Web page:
The reason for the difference is that the post-hoc adjustment fundamentally invalidates all the preceding optimisation work that was completed using the base case copper price.

Risk incorporation

There are multiple sources of risk that can be relevant when considering strategic decisions in the mining industry. Figure 2 provides an overview of how geological grade risk might be integrated into a planning framework.

Figure 2: Geological grade risk integration into planning framework.

Figures 3 - 10 (available in the PDF link below) provide a non-exhaustive expansion of risk outcomes from a range of more commonly considered sources; and Table 1 summarises the same in a simplified table format. 

Download all figures and tables in hi-res PDF format here

One key intention of these is to provoke further thought around the complexity and range of risks that may warrant consideration, and how these should be quantified to support strategic decision making.

Generally, risk should be incorporated at the first point of impact in the planning process. For example, if the parameter is used in the pit optimisation process, then correctly this should be re-analysed to quantify the potential impact to this component of the process and thereafter all subsequent planning components. Figure 11 illustrates the most logical mapping for a range of risk sources into a standard planning framework; note that this will not always be the correct location depending on the details of the asset and the risk being modelled.

Table 1 summarises the different range of risks outlined in Figure 2 - Figure 10 and includes in the columns ‘Pit Optimisation’, ‘Schedule Optimisation’ and ‘Financial Model’ the placement and order that different risks should be included in a planning framework. The final column then outlines the risks that can potentially be quantified.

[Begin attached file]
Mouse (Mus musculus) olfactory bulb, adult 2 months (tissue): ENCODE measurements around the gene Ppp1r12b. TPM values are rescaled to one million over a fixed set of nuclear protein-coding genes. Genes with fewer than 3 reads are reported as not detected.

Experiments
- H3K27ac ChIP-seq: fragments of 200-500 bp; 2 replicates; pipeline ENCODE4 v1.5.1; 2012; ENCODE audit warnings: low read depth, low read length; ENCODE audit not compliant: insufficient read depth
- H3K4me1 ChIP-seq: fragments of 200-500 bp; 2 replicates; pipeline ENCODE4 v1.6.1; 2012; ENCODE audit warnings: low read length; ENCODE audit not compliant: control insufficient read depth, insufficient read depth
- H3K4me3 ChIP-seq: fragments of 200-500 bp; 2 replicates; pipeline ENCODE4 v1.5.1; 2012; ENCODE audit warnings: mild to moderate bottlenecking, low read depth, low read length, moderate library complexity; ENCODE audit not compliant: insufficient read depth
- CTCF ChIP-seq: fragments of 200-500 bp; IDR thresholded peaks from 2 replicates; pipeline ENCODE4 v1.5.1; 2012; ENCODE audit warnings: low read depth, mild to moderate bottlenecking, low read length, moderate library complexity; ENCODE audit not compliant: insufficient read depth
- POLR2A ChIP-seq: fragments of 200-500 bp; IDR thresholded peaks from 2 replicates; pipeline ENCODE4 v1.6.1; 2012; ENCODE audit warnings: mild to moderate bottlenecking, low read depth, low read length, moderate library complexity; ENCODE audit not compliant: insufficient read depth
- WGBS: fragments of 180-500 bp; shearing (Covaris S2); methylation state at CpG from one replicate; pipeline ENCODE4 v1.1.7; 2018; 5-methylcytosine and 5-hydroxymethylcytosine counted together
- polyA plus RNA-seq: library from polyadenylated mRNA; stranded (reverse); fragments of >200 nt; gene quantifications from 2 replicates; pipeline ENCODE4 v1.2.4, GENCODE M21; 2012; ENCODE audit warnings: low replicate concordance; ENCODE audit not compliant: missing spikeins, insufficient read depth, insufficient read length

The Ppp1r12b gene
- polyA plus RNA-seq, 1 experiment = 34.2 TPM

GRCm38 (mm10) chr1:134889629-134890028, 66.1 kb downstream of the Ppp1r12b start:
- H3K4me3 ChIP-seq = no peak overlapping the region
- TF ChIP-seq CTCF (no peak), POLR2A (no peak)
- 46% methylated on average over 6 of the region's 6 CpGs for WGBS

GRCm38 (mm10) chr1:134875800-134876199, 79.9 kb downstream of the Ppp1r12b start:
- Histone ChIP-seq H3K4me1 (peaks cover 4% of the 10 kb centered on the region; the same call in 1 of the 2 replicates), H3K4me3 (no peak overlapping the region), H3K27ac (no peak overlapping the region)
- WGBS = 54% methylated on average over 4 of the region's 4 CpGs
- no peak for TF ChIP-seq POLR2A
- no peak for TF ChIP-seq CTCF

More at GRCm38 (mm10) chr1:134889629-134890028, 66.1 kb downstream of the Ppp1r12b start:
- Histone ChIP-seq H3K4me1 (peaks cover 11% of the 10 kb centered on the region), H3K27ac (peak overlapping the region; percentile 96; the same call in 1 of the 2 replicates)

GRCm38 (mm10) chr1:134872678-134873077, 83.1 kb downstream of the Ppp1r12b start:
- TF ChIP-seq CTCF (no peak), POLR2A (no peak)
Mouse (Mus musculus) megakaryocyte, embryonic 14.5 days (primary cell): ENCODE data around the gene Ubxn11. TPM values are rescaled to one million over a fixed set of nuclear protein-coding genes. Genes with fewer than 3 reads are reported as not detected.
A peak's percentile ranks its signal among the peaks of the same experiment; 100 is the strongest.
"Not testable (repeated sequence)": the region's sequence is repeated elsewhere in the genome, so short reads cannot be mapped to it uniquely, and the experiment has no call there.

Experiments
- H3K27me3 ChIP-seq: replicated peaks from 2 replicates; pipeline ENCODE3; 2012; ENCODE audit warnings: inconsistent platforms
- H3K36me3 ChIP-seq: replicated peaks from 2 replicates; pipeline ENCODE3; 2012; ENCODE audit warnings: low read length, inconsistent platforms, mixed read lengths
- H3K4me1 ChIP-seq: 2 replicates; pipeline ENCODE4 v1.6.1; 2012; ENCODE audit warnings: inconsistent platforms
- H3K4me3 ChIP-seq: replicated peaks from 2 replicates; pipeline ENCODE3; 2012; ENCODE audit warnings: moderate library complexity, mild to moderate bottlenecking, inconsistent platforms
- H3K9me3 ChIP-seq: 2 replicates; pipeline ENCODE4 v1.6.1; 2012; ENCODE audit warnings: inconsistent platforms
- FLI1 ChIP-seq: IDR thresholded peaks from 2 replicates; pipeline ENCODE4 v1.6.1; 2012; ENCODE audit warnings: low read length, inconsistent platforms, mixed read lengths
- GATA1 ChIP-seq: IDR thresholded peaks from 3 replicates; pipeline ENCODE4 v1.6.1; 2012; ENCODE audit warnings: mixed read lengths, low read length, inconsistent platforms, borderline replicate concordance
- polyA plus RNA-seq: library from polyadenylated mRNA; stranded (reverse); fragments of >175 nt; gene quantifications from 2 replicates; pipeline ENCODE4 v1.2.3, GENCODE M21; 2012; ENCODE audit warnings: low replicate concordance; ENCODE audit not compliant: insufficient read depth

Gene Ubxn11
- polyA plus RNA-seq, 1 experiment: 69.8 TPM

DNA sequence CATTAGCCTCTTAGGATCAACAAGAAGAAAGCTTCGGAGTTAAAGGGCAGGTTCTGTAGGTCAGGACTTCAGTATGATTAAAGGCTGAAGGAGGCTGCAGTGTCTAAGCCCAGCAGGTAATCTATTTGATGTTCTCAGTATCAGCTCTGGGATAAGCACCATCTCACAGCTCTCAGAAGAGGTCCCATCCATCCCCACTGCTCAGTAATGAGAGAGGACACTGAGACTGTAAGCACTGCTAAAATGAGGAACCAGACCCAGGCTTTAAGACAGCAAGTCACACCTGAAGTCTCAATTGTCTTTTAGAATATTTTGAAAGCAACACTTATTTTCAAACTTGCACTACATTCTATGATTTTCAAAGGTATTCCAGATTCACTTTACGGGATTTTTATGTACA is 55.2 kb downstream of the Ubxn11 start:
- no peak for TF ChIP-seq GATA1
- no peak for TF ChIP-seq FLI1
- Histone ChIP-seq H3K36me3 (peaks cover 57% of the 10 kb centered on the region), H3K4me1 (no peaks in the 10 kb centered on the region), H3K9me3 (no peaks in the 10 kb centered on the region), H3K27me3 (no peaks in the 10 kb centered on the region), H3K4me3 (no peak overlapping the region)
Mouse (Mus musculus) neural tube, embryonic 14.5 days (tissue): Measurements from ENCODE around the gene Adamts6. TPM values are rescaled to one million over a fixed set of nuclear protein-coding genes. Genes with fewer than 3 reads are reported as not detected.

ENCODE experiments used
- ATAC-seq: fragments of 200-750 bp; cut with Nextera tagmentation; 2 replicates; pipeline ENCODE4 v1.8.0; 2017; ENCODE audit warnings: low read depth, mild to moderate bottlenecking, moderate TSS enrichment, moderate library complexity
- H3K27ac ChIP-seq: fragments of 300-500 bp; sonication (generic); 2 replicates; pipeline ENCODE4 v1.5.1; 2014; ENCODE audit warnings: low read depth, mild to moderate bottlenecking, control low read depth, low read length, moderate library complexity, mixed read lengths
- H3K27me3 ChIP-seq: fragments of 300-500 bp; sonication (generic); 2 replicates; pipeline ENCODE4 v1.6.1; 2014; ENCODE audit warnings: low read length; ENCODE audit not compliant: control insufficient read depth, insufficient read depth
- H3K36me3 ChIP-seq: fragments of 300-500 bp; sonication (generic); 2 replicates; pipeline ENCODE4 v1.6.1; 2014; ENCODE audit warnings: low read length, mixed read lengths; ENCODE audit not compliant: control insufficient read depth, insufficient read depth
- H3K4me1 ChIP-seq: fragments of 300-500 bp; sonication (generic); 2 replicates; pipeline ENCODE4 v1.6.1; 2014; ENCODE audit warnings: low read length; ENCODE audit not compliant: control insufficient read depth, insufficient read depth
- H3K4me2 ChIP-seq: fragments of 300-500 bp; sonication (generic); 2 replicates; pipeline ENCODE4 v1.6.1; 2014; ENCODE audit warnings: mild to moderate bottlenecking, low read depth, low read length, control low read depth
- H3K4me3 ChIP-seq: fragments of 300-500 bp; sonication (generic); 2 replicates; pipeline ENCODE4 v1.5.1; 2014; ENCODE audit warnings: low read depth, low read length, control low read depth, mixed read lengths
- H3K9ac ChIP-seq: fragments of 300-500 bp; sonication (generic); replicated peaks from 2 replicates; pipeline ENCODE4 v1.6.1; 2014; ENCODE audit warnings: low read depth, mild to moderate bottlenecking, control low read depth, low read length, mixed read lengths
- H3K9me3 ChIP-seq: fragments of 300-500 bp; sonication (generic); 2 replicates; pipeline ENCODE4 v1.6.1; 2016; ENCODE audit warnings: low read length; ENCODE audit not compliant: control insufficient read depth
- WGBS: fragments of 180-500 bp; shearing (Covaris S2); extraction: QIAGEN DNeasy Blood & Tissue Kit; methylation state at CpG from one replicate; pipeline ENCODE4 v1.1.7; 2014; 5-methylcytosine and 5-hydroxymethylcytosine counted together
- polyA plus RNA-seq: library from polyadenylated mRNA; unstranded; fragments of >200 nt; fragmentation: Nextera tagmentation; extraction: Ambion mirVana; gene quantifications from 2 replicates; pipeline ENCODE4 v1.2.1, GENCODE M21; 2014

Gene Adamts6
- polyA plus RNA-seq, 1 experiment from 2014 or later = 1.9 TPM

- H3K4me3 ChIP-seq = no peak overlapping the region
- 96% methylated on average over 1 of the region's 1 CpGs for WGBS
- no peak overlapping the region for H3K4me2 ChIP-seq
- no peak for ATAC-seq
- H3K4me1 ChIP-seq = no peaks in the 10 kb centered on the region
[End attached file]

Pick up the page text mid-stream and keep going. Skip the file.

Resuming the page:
A notable omission from the consideration of risk in planning processes as outlined in this paper is environmental risk in all forms. This is due to the variability of such risks, many of which are operation specific, and the complexity associated with the interaction with those risks that are directly associated with the mine production-based strategy being the focus of this paper. This is not to imply that such risks cannot be incorporated, or to diminish the significance of environmental risks, which is undeniable. Incorporation of environmental risks may be covered in a follow-up paper.


A key starting point to incorporating risk in strategic planning is the quantification of these risks as a function of the strategic option being considered, and this has been explored for a range of potential risks in this paper.

Correctly quantifying risk in the process used to establish strategy for a mining asset is undeniably complex. Given the capital involved and the potential impacts to a wide range of stakeholders the associated effort is warranted.

This paper has demonstrated that simple abbreviations based on post-hoc modelling adjustments will not, in certain instances, suffice, and that a greater level of effort and diligence is required. This paper has also argued that the quantification of risk should be routinely used as an input to establish strategy as opposed to an output.

Quantifying risk in the mining investment process is complex. In that context this paper is superficial, but hopefully evokes an ongoing important thread of discussion and research in the mining industry.


The author wishes to thank Roger Higgins, Alice Clark, Daniel Hastings and Bryant Barnett for useful discussions.

Disclaimer: Bulletin articles are general in nature and not peer reviewed.